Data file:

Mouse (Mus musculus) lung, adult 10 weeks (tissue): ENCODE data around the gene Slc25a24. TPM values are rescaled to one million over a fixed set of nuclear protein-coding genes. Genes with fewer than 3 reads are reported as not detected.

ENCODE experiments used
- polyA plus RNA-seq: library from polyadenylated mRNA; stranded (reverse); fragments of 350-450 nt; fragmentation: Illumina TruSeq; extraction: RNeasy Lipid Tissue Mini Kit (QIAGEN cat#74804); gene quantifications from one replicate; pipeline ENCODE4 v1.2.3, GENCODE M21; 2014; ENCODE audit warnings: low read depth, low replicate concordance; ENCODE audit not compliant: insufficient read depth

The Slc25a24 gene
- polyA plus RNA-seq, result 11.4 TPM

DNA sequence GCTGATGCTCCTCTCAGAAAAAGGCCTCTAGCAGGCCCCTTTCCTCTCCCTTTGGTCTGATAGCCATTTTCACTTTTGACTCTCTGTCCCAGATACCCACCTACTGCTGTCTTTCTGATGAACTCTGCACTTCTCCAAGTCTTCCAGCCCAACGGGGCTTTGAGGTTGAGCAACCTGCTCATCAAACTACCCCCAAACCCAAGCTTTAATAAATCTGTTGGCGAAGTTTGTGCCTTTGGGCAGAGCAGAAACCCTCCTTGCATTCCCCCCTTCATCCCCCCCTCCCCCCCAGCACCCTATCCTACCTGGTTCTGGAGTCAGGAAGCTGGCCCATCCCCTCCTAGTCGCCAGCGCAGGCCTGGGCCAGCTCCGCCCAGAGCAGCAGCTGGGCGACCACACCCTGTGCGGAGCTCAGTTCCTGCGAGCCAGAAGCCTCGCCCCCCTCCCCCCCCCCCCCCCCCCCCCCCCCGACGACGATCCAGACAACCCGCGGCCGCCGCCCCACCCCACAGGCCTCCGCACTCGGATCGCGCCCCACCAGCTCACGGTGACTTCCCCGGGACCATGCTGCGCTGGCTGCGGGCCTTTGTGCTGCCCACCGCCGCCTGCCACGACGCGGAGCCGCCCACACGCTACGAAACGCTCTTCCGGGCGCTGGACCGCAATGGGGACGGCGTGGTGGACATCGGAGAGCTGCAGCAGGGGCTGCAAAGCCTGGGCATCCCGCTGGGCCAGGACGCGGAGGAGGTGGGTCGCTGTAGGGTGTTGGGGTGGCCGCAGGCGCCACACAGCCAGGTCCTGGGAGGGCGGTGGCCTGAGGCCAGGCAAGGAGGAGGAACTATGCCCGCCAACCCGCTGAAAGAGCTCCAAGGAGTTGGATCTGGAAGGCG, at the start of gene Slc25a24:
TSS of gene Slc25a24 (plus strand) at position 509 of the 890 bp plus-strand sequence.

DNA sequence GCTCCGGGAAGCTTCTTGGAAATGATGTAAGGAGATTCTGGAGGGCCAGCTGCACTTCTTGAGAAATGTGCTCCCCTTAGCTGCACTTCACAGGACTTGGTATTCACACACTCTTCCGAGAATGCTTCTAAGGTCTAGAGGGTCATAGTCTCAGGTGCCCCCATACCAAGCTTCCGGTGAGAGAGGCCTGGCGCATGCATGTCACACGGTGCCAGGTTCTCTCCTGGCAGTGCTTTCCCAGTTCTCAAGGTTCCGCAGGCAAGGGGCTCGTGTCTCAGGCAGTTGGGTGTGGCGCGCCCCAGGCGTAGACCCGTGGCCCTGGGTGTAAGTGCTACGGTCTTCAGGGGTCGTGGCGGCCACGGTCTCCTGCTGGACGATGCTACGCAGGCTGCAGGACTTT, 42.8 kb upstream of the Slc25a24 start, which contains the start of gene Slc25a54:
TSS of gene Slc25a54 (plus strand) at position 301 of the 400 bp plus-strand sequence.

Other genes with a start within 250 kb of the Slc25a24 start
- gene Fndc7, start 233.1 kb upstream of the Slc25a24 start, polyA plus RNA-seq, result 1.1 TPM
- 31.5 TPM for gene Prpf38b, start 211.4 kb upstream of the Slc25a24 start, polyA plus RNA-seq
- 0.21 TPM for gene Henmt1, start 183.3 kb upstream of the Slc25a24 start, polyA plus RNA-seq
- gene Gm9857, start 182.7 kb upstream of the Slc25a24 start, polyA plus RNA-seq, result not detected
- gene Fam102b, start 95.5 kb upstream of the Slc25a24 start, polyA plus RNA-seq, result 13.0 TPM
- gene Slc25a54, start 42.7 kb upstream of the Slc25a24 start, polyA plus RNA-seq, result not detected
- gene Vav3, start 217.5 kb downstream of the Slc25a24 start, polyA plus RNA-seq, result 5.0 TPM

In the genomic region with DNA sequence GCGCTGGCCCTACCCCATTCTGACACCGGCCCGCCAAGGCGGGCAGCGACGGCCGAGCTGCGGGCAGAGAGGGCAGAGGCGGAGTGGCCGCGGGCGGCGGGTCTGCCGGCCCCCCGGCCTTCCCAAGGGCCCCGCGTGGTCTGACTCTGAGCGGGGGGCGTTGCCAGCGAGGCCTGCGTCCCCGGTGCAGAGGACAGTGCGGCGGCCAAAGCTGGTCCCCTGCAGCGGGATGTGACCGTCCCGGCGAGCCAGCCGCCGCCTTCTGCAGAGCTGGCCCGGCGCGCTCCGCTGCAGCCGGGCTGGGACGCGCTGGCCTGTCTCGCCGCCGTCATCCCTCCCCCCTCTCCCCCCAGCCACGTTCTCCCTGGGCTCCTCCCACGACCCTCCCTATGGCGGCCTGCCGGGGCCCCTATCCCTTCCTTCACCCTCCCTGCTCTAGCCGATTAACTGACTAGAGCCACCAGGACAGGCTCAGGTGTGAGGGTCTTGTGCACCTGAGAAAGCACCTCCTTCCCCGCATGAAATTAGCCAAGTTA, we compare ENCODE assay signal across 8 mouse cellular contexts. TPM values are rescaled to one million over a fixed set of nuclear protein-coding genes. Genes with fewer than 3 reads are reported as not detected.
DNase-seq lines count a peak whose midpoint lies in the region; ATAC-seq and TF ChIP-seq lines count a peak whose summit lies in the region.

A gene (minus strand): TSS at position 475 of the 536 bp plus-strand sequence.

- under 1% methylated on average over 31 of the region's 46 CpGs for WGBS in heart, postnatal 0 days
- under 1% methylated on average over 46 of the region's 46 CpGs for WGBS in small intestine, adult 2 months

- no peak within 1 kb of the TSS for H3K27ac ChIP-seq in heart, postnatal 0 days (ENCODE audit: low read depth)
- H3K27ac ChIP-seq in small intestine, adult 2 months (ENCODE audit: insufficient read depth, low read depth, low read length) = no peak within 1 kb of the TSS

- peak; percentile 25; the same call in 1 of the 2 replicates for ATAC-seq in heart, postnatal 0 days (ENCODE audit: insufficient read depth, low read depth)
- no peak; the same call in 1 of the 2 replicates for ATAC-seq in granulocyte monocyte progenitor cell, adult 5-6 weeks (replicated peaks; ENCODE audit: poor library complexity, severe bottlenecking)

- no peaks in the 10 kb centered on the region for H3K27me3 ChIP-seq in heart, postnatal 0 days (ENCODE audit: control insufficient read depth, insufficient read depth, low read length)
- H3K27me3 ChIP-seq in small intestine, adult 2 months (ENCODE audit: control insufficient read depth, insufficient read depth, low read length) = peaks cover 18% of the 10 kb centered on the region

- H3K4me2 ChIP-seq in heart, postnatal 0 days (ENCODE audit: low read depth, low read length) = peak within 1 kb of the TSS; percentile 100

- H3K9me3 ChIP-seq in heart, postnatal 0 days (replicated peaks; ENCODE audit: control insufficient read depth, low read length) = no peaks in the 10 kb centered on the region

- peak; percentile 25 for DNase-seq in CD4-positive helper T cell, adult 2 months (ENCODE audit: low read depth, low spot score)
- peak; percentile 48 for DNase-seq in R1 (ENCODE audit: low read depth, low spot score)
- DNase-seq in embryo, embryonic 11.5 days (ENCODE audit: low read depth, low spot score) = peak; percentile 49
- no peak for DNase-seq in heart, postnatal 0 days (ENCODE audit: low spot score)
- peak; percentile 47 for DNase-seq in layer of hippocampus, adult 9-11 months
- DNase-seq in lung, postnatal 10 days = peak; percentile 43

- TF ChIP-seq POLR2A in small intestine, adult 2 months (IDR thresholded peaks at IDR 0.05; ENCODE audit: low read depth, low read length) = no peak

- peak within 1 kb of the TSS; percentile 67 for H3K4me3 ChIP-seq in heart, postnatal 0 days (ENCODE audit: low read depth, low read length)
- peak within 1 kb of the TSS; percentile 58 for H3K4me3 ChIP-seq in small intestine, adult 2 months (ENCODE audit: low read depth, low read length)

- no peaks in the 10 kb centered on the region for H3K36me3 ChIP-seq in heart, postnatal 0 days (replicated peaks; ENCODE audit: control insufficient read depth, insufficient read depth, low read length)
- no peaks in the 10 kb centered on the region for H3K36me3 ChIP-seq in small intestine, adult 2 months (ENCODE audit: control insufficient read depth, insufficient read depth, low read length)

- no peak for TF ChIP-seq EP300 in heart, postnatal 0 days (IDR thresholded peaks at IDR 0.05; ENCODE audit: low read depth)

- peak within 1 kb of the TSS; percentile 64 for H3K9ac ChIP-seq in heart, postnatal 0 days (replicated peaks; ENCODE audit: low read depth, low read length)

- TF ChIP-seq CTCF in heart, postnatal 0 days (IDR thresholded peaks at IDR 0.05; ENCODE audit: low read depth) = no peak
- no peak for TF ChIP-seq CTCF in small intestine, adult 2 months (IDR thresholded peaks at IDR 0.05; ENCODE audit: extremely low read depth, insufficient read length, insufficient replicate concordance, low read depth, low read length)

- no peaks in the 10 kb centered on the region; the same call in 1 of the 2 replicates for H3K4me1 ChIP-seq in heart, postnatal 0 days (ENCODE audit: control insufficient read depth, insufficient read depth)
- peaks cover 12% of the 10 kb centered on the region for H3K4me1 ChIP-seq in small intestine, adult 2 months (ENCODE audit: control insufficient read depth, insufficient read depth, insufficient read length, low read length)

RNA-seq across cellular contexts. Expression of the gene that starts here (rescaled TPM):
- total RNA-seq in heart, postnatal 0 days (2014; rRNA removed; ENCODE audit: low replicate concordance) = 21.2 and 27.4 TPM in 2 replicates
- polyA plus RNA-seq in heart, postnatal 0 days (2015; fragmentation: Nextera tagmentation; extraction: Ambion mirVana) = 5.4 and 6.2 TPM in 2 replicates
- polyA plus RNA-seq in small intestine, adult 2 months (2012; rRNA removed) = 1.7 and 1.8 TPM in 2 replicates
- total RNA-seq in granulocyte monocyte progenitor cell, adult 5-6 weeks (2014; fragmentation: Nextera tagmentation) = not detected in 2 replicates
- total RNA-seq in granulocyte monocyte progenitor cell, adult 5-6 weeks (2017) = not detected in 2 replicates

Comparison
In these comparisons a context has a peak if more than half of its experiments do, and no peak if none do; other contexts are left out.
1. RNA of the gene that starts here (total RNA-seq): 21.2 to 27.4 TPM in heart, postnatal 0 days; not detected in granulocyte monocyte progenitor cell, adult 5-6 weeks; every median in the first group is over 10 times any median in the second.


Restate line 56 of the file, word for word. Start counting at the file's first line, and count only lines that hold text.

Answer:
1. RNA of the gene that starts here (total RNA-seq): 21.2 to 27.4 TPM in heart, postnatal 0 days; not detected in granulocyte monocyte progenitor cell, adult 5-6 weeks; every median in the first group is over 10 times any median in the second.